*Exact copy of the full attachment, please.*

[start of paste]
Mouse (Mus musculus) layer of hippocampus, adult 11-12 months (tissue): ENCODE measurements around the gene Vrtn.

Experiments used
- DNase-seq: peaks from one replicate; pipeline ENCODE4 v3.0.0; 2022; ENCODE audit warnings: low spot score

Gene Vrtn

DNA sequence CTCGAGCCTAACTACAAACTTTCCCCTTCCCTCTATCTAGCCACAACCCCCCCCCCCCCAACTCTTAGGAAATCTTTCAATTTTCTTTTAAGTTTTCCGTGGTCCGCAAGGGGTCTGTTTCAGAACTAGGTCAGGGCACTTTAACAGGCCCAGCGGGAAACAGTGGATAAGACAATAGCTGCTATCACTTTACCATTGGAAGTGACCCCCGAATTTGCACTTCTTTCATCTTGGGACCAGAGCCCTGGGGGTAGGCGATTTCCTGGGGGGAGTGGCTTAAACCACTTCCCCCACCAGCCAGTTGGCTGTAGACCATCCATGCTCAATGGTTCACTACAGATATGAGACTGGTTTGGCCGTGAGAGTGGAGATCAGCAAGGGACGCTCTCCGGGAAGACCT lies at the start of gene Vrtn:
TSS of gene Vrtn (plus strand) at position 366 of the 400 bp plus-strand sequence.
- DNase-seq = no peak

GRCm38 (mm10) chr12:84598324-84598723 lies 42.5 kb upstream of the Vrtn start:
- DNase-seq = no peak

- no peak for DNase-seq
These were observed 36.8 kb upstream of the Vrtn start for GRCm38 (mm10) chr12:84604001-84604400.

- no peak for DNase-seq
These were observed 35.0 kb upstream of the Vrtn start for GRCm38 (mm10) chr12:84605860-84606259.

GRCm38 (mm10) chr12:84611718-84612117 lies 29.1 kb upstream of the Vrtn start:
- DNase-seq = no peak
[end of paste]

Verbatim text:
Mouse (Mus musculus) layer of hippocampus, adult 11-12 months (tissue): ENCODE measurements around the gene Vrtn.

Experiments used
- DNase-seq: peaks from one replicate; pipeline ENCODE4 v3.0.0; 2022; ENCODE audit warnings: low spot score

Gene Vrtn

DNA sequence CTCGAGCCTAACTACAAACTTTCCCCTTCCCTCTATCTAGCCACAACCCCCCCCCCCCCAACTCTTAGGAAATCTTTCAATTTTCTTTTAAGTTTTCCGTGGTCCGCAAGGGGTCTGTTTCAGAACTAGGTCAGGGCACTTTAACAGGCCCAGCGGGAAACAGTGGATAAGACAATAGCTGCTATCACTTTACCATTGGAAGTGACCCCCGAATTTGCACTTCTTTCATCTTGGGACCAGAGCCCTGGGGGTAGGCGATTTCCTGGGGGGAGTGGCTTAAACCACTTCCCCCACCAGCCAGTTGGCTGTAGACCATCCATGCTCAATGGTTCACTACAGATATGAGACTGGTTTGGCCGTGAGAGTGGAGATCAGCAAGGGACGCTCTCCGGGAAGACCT lies at the start of gene Vrtn:
TSS of gene Vrtn (plus strand) at position 366 of the 400 bp plus-strand sequence.
- DNase-seq = no peak

GRCm38 (mm10) chr12:84598324-84598723 lies 42.5 kb upstream of the Vrtn start:
- DNase-seq = no peak

- no peak for DNase-seq
These were observed 36.8 kb upstream of the Vrtn start for GRCm38 (mm10) chr12:84604001-84604400.

- no peak for DNase-seq
These were observed 35.0 kb upstream of the Vrtn start for GRCm38 (mm10) chr12:84605860-84606259.

GRCm38 (mm10) chr12:84611718-84612117 lies 29.1 kb upstream of the Vrtn start:
- DNase-seq = no peak